choco
Posts: 3
Joined: 2012-02-15
Location: Taiwan

I have some problem for filter, so I did a simple case to understand it.
First,I made three wave cos3t , cos13t and cos13_3t . (The cos13_3t is cos3t +cos13t.)
Then, I made an figure (cos13_3t vs. x_1 , x_1 is x*0.01) and used the "filter" to filter the high frequency data. (cos13t)
My method in the figure,I don't know why I am failed.

Another problem is
1. What is a design frequency?
2. Does the raw data to be dealt with need to has its own finite intrinsic/characteristic frequency?
Or can it be any data with no obvious periodic feature?
(And the only periodic feature imposed on it is the noise we want to filter out.)

AttachmentSize
cos3t.txt9.73 KB
cos13t.txt9.74 KB
cos13_3t.txt9.55 KB
x_1.txt2.64 KB

Posts: 280
Joined: 2007-07-19
Location: United States

To start with, don't use X waves when you're doing any kind of signal processing such as filtering, convolutions, or FFTs; it is extremely unhelpful.

Use the wave scaling to set the sampling frequency of the signal (100 Hz in your example)

`SetScale/P x, 0, 0.01, "s", cos3t , cos13t ,cos13_3t `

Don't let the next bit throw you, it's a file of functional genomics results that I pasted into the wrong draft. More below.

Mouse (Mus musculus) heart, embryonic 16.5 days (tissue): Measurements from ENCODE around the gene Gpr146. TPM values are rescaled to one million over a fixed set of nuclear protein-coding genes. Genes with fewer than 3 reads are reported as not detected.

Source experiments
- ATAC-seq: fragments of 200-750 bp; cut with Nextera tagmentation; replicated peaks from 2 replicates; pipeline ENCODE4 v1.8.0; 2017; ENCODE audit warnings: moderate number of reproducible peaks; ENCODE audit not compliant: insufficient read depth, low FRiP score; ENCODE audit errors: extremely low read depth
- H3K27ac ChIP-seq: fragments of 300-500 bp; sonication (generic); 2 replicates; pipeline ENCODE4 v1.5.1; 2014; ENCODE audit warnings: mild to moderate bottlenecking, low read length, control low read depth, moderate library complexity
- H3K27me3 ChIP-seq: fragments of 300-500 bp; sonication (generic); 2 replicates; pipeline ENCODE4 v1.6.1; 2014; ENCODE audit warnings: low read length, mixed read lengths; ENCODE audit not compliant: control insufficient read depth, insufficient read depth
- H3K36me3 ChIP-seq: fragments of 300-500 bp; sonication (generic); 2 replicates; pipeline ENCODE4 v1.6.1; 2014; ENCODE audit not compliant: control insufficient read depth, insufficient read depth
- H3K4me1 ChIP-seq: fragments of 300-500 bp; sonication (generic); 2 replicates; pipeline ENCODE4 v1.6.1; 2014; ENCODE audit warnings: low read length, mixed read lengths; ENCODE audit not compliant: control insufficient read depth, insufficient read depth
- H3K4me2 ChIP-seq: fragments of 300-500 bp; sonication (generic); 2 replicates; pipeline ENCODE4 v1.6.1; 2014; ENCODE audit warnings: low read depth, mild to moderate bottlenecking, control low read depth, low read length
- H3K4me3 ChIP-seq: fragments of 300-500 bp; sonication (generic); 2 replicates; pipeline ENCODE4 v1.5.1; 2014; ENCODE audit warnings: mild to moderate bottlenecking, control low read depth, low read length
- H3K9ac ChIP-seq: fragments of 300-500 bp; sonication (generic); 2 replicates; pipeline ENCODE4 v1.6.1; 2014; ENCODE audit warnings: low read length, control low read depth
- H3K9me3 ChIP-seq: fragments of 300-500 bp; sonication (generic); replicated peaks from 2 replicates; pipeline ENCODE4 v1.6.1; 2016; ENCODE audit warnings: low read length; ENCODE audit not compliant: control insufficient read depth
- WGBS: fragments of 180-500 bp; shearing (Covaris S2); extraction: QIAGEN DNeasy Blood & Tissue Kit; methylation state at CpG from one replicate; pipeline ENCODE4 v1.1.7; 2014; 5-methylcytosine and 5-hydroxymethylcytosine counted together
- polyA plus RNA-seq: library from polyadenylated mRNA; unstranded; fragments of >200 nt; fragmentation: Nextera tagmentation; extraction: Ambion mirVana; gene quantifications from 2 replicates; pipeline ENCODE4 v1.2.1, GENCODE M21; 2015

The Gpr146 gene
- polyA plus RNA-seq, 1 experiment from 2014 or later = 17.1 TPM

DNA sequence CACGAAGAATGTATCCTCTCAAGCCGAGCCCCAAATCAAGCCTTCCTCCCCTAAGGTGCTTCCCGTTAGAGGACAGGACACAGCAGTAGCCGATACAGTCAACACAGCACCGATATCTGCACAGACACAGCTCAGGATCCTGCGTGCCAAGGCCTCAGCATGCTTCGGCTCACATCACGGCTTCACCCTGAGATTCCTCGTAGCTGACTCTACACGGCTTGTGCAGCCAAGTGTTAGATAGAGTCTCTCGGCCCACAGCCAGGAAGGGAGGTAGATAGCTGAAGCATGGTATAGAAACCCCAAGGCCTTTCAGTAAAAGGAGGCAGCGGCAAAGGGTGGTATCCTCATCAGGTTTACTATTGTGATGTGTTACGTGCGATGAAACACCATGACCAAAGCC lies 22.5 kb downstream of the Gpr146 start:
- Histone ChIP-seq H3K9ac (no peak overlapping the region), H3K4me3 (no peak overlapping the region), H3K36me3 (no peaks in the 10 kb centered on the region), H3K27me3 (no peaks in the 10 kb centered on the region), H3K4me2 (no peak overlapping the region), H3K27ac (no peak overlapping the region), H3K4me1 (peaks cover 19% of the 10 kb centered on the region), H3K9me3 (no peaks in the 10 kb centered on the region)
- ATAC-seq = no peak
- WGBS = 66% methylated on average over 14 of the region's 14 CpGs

Now when you select one of these waves to filter, the design frequency (which is the same as the sampling frequency when you choose a wave to be filtered), will be properly set to 100Hz.

Click the Filter dialog's "Help" button to read about the Digital Signal Processing (DSP) terminology such as "design frequency" or "sampling frequency".

An FIR filter with only 3 coefficients isn't going to do very much filtering (a lowpass filter won't reject much), and your test signals have almost all of their energy at very low frequencies, as an FFT of those waves will show.

You also might want to review some basic DSP definitions:

http://www.dspguru.com/dsp/faqs/fir

--Jim Prouty
Software Engineer, WaveMetrics, Inc.

[ last edited March 8, 2012 - 16:19 ]